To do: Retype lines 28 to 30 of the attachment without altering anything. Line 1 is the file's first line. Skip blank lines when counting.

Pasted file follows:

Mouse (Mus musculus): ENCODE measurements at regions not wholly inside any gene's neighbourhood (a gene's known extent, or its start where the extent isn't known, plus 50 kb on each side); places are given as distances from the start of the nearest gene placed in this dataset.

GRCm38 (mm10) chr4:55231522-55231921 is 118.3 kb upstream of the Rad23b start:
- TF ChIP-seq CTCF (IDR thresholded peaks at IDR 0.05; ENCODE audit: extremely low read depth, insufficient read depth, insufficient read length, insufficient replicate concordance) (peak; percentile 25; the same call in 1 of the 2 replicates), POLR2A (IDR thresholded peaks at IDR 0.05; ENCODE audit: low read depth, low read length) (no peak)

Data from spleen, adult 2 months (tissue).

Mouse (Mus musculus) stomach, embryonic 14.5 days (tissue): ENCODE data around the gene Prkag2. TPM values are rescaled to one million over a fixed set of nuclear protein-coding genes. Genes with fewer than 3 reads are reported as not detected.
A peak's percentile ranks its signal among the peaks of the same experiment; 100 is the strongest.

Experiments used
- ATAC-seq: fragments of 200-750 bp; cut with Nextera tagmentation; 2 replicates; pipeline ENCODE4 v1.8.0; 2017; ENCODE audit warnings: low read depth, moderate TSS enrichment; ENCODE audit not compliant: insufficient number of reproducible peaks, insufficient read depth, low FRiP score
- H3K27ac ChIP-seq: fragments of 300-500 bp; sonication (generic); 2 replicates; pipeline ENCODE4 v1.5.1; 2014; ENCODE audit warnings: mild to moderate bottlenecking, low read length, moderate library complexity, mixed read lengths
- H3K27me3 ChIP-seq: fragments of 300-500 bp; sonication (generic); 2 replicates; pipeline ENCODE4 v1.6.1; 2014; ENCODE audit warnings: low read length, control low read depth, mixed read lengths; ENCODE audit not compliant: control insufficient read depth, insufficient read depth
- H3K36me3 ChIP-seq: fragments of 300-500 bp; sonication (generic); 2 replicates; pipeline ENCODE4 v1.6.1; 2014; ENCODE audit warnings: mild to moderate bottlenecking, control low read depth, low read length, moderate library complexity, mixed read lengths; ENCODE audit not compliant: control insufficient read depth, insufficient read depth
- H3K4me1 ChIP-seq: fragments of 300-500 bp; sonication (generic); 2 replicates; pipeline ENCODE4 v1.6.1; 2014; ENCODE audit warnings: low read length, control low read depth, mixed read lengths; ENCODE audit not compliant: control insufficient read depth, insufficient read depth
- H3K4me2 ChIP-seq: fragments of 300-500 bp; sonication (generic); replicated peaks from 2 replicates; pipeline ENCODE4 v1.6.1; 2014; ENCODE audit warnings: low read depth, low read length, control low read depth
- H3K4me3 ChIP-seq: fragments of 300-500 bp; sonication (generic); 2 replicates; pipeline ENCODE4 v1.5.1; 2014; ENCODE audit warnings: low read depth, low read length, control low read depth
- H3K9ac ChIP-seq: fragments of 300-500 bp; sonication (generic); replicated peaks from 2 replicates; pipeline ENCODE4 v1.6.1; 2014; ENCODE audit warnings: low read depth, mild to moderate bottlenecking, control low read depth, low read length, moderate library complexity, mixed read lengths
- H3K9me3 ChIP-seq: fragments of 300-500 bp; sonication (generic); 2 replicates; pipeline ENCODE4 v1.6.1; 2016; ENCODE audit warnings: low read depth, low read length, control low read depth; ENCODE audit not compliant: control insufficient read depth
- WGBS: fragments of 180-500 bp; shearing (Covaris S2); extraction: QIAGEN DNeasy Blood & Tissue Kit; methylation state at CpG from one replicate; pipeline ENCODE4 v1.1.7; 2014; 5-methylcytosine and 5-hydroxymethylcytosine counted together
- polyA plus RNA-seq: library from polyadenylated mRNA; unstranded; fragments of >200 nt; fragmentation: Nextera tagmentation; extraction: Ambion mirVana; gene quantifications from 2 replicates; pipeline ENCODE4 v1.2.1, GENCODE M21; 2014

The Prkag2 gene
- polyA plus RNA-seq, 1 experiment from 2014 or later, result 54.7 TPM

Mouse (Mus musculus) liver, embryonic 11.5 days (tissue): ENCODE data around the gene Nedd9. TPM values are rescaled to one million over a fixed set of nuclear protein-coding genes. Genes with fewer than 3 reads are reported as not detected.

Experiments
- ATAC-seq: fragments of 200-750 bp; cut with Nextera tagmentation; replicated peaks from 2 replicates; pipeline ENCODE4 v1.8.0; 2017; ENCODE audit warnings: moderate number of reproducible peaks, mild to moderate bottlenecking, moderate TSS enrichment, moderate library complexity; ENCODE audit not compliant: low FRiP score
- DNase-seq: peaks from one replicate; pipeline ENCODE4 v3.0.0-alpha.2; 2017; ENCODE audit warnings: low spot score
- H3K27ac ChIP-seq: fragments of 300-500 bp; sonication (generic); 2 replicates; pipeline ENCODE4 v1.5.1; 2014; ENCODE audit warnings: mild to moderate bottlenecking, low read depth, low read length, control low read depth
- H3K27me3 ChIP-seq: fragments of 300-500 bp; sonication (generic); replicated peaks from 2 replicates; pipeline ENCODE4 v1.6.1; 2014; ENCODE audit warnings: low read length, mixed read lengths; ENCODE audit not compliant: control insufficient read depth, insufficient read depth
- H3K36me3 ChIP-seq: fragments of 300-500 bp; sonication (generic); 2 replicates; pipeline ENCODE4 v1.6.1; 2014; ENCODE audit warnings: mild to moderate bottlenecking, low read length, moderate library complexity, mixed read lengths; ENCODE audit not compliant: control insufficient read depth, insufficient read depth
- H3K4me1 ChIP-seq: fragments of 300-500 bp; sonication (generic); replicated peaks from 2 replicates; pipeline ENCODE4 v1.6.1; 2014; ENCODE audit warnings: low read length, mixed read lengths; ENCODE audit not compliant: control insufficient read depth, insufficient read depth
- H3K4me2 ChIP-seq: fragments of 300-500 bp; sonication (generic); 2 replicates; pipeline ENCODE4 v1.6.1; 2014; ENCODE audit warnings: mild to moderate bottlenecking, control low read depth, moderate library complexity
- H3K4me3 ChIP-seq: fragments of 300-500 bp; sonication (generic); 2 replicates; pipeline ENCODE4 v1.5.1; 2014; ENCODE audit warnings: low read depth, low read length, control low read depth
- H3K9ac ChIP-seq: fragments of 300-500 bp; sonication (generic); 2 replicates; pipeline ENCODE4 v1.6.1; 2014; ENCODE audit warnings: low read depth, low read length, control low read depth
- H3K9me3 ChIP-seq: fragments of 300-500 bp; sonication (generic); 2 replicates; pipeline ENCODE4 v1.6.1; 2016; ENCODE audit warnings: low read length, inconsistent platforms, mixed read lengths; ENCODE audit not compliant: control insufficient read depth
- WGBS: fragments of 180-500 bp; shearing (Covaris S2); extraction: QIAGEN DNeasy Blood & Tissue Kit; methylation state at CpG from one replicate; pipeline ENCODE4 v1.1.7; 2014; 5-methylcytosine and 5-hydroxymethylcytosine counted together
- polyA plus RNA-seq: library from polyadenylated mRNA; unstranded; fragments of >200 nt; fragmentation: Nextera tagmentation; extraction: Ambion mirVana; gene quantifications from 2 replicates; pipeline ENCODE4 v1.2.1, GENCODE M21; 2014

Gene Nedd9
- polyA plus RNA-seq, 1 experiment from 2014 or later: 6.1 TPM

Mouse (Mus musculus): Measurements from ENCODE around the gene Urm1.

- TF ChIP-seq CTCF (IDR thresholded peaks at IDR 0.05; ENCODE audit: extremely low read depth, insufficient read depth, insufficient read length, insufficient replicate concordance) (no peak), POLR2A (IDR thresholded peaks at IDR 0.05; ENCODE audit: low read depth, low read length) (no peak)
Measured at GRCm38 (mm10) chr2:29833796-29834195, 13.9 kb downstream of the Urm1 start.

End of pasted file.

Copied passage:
- H3K4me1 ChIP-seq: fragments of 300-500 bp; sonication (generic); replicated peaks from 2 replicates; pipeline ENCODE4 v1.6.1; 2014; ENCODE audit warnings: low read length, mixed read lengths; ENCODE audit not compliant: control insufficient read depth, insufficient read depth
- H3K4me2 ChIP-seq: fragments of 300-500 bp; sonication (generic); 2 replicates; pipeline ENCODE4 v1.6.1; 2014; ENCODE audit warnings: mild to moderate bottlenecking, control low read depth, moderate library complexity
- H3K4me3 ChIP-seq: fragments of 300-500 bp; sonication (generic); 2 replicates; pipeline ENCODE4 v1.5.1; 2014; ENCODE audit warnings: low read depth, low read length, control low read depth